The Evangelical Universalist Forum

List of those of who reject traditional hellism


John Eldridge isn’t a universalist, alas, or at least he wasn’t a year or so ago. I don’t remember all that was said, but he and I had a brief exchange on his blog and he made it clear (tactfully) that he believed in eternal punishment. I hesitate to say more because I don’t remember exactly what either of us said. It was a little sad, though not unexpected.


Wendy I got the same impression as Cindy about Eldridge concerning universal salvation. He speaks of a universal restoration which many are not part of I guess :confused:

Will do Pog but I’m still thinking how to couch the entries. I also think that the Soren entry needs updating - I’ve found out more about him. At the moment in research I am doing I’m coming across another group of people who I think extremely important in the history of universalism who don’t fit any current categories; namely that people I would call ‘mitigators’. These are people who still believed in ECT but somehow tried to soften the doctrine. For example -

Aquinas mitigated Augustine’s doctrine of the damnation of unbaptized infants by the idea of limbo where the unbaptized don’t suffer in the sense of being tortured but only in the sense of being deprived of the complete vision of God.

Dante walked among the damned with pity rather than mockery

Even Calvin asserted that the fire that torments is a spiritual anguish rather than material (something his followers forgot)

Simon Episcopius was keen to stress that the torments of hell were not as terrible as others thought

John Pordage who I once thought might be a universalist - and needs to be shifted from this category - viewed hell as self chosen a bit like Lewis etc…

John Piper - against the Westminster Confession - teaches that all children who die in infancy are among the elect.

I’ve loads of examples of mitigators. I think they are important in terms of the gradual shift away from belief in ECT. I don’t what you think - but they are certainly on my radar at the moment.


Yeah, I read a couple of Eldredge’s books back in the day, The Sacred Romance and Wild At Heart, and I liked his passion and his eloquence, and how he focused on the heart and the importance of emotions, which I think a lot of evangelicals have an overly distrustful and dismissive attitude towards, and I like how Eldredge tries to correct that attitude, and I also appreciate his love for good stories and how he used a lot of literature and film to illustrate what he was trying to say (and I believe he has some good things to say), as I often do myself, but nowadays I think he’s off-kilter in some areas to be sure, even in his thoughts on what it means to be a man, which is kind of one of his main focuses (I’ll save my qualms on that for another time) and I agree with Cindy that, unless things have changed with him recently, he’s most definitely not a universalist. :neutral_face:

I remember reading a tract that I found written by him a few years ago, where he talked about salvation, and there was the usual ‘turn to God before it’s forever too late’ kind of thing going on, even if it was put in a more eloquent way than it usually is. :unamused:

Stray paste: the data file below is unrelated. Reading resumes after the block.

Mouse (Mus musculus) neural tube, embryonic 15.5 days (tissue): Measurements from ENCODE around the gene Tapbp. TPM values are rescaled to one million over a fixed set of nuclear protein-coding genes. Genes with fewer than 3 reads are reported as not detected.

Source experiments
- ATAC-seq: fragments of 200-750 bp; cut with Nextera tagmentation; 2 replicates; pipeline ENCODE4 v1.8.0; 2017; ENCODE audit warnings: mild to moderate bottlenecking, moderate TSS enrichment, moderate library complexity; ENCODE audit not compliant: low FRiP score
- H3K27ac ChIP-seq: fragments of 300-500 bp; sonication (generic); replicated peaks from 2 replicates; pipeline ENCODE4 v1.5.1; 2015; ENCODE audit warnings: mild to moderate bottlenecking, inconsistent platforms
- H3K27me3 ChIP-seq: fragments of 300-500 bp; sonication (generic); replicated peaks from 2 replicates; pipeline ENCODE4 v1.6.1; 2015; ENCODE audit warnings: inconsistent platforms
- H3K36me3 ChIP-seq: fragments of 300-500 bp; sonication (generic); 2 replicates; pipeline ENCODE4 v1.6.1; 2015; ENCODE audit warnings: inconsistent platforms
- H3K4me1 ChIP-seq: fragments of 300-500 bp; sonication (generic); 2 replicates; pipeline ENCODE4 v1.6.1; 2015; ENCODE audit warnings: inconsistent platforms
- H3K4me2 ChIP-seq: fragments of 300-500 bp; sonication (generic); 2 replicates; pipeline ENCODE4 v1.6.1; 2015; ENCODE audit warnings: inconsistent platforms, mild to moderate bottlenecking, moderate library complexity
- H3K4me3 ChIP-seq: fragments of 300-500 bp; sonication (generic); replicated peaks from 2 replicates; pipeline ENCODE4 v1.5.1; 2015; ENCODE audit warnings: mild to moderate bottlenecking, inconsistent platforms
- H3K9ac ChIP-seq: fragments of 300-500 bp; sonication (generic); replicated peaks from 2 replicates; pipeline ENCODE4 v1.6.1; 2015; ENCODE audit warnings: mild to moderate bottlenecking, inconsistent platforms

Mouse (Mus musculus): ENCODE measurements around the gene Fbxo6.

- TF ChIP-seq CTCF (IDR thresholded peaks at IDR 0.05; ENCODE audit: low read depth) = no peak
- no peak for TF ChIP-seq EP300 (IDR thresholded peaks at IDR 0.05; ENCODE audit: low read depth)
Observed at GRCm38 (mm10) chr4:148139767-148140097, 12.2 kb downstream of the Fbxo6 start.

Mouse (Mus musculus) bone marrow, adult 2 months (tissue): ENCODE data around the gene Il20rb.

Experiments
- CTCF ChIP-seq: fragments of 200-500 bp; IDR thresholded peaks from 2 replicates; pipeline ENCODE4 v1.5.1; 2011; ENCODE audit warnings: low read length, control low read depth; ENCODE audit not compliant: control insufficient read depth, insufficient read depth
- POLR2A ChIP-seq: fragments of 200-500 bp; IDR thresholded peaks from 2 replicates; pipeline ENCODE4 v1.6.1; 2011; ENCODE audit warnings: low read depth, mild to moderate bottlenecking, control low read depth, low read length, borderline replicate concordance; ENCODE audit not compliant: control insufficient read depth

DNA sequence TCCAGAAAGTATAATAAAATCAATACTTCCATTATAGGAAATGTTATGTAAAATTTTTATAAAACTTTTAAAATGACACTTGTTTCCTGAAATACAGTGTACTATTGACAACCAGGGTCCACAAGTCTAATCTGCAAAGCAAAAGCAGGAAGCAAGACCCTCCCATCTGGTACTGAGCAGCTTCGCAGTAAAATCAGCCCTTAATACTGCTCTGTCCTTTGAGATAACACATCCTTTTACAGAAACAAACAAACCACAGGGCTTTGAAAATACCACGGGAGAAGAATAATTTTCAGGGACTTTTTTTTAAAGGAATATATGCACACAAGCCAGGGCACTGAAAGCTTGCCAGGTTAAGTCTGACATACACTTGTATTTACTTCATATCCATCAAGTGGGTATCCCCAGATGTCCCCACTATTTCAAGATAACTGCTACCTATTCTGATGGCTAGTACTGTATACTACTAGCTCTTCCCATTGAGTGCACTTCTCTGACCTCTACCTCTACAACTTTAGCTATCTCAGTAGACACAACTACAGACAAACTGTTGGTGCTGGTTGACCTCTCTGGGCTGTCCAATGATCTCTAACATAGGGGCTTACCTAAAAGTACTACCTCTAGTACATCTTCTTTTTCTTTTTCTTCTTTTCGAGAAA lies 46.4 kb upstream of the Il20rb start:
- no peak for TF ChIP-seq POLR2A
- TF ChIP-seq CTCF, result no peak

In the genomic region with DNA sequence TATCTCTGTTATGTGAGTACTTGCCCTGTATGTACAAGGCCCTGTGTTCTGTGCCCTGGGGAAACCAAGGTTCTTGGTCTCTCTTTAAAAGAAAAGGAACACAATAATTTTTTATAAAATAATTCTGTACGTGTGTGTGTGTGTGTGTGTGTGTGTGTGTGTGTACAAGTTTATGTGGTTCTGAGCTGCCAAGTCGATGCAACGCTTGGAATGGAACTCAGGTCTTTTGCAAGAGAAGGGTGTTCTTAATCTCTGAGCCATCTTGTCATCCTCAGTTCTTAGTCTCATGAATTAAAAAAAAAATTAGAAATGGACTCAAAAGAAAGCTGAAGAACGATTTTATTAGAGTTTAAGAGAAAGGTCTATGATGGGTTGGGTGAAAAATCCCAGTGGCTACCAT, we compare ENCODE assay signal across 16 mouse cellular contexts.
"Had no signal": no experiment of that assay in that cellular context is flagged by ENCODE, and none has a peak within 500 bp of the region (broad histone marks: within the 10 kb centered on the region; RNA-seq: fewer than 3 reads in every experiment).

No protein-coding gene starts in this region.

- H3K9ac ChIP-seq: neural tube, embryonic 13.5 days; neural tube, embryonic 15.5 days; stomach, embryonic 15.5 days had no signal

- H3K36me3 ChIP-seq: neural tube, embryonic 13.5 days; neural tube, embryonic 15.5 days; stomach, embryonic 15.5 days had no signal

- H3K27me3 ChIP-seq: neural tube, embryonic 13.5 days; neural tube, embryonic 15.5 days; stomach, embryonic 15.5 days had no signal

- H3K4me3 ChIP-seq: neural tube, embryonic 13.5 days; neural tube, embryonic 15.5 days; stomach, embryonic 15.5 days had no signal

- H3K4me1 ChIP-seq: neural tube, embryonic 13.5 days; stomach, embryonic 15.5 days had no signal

In “The Sacred Romance,” Jesus and the Bible’s storyline are presented as the true fulfillment of all humanity’s deepest hopes as revealed in our fairy tales, which ultimately end with, “And they all lived happily ever after.” When I read that, I thought how much such tales implied the desire of genuine love that a good ending will come to everyone who has value in our eyes, and how close Eldredge thus seemed to universalism. Alas, many don’t see where the logic of their faith would lead, or appear satisfied with a good ending for themselves.


Thanks for the info on Eldredge folks, sad but clear.


Yeah, if you can provide extra info for Soren that’d be grand :slight_smile: Also, yes I understand the issue regarding ‘mitigators’. However, I think this would so greatly expand the list beyond it’s initial scope (same as with non-Christian universalists) that it’d a huge undertaking, probably deserving of its own list (most ECTers are in some way mitigators no-a-days, I think - especially in terms of infant salvation). So, unless they can happily fit into one of the current categories (hopeful, anti-hellist, post-mortem salvationst (maybe infant salvationists could fit here?) etc, I’m not sure it’d be wise to include them here and now.

Perhaps and expanded section/ separate list? I’m not sure.


Pog your the editor here - I’ll pass any people that I see as key mitigators from the past over to you as I come across them (they are especially important in the seventeenth century. Yes you can put them in with the anti-hellist if you think they sound useful. I think John Prodage is currently in hopeful universalist category on the basis of a single quotation that isn’t that clear (my fault - I hand’s studied him at the time I gave the quotation). You can either delete him or move him to anti -hellist on the basis of the following -

Thus you see how many eternal spirits through abuse of their own wills make themselves dwellers in the suffering principium, in that they themselves transform themselves into the devilish nature, and thus become one will and nature with the devil, and not that God has ordered them there, or that they are fated to go there. Why should we make of God the source of man’s eternal suffering and damnation? Why do we need to? Why not more the dragon and the devil and the act of our own free will that turns itself from God’s will and to the dragon’s and the devil’s will? Because this is consistent with the teaching of the Old and New Testaments, of that I am absolutely certain.
(from the close of the 22nd chapter of ‘Sophia; The Graceful Eternal Virgin’)


I’ve moved Prodage to anti-hellist for the moment.

I’ll be enlarging bios as I see ones that need extra info over the next few weeks, but probably not in any order (McKeeman).